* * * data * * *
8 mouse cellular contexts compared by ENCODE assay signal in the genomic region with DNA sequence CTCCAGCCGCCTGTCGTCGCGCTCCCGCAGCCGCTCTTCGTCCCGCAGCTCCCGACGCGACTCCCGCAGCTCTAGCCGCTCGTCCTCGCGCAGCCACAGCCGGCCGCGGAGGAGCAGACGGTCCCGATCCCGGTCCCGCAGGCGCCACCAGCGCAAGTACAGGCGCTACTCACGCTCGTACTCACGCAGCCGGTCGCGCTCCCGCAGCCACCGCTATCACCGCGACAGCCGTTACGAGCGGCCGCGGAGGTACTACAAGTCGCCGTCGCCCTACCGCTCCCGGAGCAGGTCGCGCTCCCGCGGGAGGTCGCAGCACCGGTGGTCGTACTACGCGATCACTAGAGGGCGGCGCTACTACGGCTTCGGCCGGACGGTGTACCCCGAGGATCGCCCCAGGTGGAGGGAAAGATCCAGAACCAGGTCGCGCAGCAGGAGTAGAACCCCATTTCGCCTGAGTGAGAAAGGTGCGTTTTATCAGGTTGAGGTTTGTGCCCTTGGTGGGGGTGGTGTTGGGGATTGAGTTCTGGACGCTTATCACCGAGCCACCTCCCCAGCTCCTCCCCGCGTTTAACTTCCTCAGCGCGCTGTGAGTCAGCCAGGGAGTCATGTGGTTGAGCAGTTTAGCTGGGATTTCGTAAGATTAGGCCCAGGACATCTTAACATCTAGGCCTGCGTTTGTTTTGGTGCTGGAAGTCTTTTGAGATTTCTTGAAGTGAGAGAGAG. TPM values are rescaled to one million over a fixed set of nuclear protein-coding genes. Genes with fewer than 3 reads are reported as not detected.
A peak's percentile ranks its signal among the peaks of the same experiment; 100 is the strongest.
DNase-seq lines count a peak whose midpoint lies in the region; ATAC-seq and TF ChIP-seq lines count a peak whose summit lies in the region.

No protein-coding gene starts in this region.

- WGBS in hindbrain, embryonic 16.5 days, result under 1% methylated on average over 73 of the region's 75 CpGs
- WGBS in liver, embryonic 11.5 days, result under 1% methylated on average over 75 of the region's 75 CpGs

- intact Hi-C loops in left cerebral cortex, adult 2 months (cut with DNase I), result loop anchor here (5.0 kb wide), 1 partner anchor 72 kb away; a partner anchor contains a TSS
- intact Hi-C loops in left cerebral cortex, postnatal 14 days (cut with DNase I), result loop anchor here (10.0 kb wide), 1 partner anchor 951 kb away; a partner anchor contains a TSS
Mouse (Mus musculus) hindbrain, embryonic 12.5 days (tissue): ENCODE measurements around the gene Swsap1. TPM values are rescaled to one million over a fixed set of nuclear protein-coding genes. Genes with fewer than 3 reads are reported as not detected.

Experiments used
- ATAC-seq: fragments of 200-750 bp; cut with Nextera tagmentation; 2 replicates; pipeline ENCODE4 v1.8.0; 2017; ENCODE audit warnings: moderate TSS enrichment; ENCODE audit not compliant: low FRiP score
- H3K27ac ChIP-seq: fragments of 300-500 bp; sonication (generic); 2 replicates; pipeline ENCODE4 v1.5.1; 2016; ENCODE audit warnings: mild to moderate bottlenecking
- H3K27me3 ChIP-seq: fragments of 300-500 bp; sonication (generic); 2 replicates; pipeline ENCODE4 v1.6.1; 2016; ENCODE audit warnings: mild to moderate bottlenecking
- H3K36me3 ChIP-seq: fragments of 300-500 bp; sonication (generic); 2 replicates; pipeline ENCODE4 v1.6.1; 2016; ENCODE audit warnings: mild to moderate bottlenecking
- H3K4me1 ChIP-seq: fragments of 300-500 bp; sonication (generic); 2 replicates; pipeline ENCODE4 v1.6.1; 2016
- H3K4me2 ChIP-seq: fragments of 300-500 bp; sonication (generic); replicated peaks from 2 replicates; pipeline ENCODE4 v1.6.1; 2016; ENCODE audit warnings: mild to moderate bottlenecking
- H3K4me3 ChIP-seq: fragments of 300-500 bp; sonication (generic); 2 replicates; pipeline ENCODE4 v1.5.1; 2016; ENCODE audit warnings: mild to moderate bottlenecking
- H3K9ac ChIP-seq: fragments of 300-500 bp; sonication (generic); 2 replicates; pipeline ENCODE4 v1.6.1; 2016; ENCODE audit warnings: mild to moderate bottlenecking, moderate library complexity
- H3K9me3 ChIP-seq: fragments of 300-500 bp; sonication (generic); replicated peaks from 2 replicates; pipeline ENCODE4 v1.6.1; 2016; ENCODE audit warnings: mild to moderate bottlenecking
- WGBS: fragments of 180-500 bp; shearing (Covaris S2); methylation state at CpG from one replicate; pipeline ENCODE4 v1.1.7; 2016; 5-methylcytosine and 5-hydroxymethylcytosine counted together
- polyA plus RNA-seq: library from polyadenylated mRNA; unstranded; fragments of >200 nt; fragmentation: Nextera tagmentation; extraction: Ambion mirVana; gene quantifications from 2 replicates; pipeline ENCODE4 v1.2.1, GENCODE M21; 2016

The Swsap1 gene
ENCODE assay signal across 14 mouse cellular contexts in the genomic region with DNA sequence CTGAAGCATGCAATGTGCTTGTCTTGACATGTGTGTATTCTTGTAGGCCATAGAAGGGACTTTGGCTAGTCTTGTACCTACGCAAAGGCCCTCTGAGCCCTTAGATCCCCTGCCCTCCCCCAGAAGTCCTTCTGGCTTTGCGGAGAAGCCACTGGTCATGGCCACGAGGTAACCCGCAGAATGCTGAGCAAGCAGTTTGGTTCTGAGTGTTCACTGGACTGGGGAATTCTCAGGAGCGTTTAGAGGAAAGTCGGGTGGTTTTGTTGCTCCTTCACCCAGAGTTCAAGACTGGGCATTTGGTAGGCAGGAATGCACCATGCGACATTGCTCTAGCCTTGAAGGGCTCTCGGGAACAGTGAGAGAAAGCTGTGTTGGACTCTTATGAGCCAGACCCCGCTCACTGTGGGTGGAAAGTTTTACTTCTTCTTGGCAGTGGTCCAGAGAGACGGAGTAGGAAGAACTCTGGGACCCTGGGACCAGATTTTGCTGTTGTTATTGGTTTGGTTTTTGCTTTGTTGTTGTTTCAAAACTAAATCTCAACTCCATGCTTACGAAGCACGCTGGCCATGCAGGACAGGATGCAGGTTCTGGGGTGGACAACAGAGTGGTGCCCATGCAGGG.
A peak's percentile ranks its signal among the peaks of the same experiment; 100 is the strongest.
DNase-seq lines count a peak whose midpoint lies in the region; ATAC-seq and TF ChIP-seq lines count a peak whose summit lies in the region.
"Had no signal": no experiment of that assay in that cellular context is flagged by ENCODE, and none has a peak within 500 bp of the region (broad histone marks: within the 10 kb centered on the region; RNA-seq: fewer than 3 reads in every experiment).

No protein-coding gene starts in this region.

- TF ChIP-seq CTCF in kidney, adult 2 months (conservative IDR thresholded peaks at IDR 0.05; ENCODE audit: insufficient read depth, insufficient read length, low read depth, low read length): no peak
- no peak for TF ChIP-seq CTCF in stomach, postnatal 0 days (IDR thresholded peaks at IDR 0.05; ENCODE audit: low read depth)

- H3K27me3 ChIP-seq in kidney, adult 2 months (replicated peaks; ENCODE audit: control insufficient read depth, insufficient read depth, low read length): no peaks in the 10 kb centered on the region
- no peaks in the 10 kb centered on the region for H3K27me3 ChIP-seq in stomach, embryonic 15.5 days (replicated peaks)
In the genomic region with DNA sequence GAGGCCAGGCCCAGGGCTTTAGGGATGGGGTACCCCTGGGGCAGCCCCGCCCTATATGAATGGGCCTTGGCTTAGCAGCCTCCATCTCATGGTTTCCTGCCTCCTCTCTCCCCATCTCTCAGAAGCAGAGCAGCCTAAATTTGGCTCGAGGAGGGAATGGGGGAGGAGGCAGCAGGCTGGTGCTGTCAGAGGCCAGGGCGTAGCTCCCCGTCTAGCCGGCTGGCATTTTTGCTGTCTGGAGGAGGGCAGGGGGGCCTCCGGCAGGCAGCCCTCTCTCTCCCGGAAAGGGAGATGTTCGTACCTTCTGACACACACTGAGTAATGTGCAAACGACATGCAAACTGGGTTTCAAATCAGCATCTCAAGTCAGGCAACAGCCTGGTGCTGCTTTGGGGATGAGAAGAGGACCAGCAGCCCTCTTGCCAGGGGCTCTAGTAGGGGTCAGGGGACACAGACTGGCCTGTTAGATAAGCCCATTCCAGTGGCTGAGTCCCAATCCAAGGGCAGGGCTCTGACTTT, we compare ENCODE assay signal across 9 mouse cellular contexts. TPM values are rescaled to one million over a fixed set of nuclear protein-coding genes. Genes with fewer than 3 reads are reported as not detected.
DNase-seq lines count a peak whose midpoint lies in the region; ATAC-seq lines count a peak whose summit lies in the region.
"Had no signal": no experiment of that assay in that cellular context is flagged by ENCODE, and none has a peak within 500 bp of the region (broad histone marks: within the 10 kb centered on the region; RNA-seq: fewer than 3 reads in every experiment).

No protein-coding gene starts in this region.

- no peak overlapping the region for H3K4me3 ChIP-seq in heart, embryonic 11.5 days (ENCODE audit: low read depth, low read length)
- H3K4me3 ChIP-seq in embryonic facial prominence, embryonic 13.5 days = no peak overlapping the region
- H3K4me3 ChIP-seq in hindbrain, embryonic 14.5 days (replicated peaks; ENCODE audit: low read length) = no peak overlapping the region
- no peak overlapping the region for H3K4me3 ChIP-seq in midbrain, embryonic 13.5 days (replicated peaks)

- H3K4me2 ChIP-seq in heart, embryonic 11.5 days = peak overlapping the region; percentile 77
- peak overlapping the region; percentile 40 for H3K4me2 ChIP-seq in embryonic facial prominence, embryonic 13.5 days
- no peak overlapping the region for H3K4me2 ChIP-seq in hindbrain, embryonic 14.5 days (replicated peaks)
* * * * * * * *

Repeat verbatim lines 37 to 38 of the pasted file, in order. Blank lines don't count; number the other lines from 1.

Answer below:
- H3K4me3 ChIP-seq in embryonic facial prominence, embryonic 13.5 days = no peak overlapping the region
- H3K4me3 ChIP-seq in hindbrain, embryonic 14.5 days (replicated peaks; ENCODE audit: low read length) = no peak overlapping the region